“At that time the satellites wouldn’t provide them with maps and Google Earth didn’t exist at that time.

“They would immediately be identified, arrested, and potentially used in the counter-propaganda war against South Korea.”

Weapons who knew too much

But in their years of training, the men had become trained assassins, and the South Korean rulers feared they would turn rogue.

Dr Petrov said the South Korean guards on the island began slaughtering the agents one after another.

“They were shot and eliminated because they knew too much,” Dr Petrov said.

But when the South Korean guerrillas realised their fate, they rebelled.

The men turned on their guards and sailed a boat back to mainland South Korea.

They landed on the peninsula, hijacked a bus and drove towards the capital, but at one of the road blocks they were annihilated.

For many years, South Koreans knew nothing of the assassination plans and the ensuing chaos, which was severely embarrassing for the then South Korean dictatorship.

It was not until South Korea’s democratisation in the 1990s, and the release of the 2003 film Silmido, that people become widely aware of the story.

“Nobody knew that the South Koreans were doing exactly the same thing that North Koreans would do,” Dr Petrov said.

“But they’re Koreans — they’re brothers and sisters — they live in the constant fear of the resumption of the hostilities and it’s a slow motion civil war.”

Getting the gang back together

Despite everything that went wrong with the Decapitation Unit in the 1970s, the South Korean Government now plans to recreate it.

The South Korean Defence Minister said 2,000 to 4,000 soldiers would be assembled by year’s end and the military was already “retooling” helicopters and transport planes to penetrate North Korean airspace at night.

It sounds like a daring plan, but Dr Petrov said it was nothing but propaganda.

“Everyone in South Korea understands that the South Koreans cannot do much or anything successful in terms of deposing or dethroning the regime of Kim Jong-un, simply because they don’t know how it works. It’s a black box,” he said.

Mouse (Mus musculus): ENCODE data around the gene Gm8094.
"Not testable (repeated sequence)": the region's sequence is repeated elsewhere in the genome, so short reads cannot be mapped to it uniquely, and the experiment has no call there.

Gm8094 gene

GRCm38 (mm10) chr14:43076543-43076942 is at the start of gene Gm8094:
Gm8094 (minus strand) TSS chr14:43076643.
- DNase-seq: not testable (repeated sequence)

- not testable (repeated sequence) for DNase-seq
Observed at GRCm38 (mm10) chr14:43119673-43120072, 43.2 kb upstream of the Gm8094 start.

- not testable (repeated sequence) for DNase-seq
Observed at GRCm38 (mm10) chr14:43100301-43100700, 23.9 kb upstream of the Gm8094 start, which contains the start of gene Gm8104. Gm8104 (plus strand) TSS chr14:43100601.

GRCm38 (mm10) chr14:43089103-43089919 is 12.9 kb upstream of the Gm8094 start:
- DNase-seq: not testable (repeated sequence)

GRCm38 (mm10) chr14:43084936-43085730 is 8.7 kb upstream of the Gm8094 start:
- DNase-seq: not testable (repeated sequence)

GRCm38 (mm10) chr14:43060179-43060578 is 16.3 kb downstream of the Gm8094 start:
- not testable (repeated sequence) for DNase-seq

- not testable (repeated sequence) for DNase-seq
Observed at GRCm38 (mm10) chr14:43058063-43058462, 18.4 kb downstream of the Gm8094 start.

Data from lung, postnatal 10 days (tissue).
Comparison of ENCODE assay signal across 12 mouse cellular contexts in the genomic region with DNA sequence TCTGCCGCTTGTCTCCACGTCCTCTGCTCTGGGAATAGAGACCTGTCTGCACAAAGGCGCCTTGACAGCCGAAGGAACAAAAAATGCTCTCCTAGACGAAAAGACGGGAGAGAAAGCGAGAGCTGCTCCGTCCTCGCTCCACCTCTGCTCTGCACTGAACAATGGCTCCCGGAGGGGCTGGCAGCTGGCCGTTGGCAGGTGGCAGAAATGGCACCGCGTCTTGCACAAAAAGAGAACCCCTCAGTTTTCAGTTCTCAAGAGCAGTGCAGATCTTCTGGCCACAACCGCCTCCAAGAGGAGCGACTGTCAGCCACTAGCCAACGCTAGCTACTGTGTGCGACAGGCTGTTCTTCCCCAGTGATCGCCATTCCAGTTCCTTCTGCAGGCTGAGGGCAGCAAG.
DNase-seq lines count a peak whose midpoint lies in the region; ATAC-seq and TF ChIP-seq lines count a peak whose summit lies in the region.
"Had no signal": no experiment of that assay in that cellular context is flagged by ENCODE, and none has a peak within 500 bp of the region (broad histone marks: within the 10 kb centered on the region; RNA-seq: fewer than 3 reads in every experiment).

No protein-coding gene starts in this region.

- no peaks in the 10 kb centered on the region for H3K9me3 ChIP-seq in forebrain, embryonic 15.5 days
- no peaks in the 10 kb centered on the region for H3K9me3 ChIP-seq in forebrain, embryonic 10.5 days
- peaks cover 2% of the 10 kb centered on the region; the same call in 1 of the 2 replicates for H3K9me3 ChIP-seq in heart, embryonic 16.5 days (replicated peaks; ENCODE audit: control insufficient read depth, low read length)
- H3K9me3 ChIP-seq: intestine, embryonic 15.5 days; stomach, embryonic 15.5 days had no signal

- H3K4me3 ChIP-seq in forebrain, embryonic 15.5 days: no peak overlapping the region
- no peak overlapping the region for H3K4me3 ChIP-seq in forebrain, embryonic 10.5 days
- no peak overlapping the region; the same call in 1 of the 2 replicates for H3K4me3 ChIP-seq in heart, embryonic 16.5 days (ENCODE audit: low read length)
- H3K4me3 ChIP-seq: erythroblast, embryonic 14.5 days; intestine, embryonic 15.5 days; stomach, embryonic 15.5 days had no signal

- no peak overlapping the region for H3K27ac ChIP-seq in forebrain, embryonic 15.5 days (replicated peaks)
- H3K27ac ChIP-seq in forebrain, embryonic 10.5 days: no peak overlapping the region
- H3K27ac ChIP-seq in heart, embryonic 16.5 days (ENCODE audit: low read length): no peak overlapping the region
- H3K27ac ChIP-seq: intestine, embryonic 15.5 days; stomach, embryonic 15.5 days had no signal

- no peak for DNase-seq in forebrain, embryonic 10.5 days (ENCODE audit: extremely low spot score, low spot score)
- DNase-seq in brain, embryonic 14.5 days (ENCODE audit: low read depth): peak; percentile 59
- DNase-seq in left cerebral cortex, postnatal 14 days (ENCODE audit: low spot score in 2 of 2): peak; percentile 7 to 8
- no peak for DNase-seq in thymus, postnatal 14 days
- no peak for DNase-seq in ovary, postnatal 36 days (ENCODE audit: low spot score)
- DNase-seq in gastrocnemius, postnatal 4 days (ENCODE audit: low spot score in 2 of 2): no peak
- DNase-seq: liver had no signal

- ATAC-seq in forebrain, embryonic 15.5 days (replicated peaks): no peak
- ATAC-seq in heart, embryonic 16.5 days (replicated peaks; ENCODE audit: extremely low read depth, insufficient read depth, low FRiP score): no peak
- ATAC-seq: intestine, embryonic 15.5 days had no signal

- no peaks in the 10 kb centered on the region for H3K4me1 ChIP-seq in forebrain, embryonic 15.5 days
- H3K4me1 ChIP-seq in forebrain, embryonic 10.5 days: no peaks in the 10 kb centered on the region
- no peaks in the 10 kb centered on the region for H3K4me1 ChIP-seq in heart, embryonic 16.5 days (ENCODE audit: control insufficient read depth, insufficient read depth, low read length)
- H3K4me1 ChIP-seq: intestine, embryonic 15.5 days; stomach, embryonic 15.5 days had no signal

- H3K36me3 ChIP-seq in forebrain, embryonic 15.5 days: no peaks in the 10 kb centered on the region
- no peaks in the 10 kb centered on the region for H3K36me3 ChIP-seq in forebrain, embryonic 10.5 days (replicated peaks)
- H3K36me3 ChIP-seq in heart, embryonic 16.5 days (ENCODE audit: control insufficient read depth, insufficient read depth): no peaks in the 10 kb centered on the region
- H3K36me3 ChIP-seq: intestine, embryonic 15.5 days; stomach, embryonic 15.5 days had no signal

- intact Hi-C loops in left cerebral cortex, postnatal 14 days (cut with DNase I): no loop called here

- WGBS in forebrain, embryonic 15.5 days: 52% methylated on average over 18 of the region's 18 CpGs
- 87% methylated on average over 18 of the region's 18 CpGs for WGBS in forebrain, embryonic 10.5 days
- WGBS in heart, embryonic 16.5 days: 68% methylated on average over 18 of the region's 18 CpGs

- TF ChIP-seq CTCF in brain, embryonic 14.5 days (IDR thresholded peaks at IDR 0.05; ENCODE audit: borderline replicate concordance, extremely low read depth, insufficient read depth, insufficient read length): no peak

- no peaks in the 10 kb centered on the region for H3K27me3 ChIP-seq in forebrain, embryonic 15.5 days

“When South Korean parliamentarians were asked why on Earth they decided to come up with this plan, which didn’t work before, they simply said it was the intention to scare the North Korean regime, because North Koreans have nuclear weapons that South Koreans don’t.”

One of the ways South Korea can respond is with a propaganda campaign, setting up a Decapitation Unit so the North Korean leadership would have to live in constant fear.

Assassination doomed to fail

According to Dr Petrov, there are numerous reasons a hit on Mr Kim by the South Koreans would be impossible.

“It is a fantasy, it’s science fiction. Mission impossible,” he said.

He said the first problem was very few people knew where the North Korean leader was at any given moment.

“Kim Jong-un lives like his father and his grandfather — underground in numerous palaces which are linked by underground tunnel highways.

“He periodically pops up on launching pads to oversee the rockets, have a photo session, meet with peasants and workers and then disappear again,” Dr Petrov said.

Second, the North Korean regime is a “perfect dictatorship”, with many layers of defence.

“The system in North Korea is designed to protect the leadership in such a way that even their own security apparatus people don’t know where the leader is,” Dr Petrov said.

“When they drive the car with high-ranking leaders, there’s a system of block posts that stop the car and change the driver, so that every driver doesn’t know where the journey is going to stop.”

The third reason is the South Korean army is unprepared to take on such a task.

“The South Korean army counts 675,000 people, of which most are conscripts, which means they’re mama’s boys, university students who are not prepared to sacrifice their life for some ideological conflict which has been going on in Korea for decades,” Dr Petrov said.

Special units do exist and are well trained, but it is unlikely they would be effective on enemy territory given they know little about the security infrastructure underground, he said.

“Maybe a dozen of highly trained spies can cross the border, can infiltrate, but again it will be some comical situations when they wouldn’t know the reality of North Korean life. They will be immediately identified, embarrassed,” Dr Petrov said.

“They’re like aliens visiting the Earth. Hello Earthlings!”

With an attempt on Mr Kim’s life unlikely, the leader’s lifestyle is likely to kill him first, Dr Petrov said.

“Kim Jong-un is more likely to die of an overdose of expensive Cognac or cheese or obesity or high blood pressure, but not from a South Korean bullet,” he said.

You can listed to the original ABC Radio podcast of this interview here…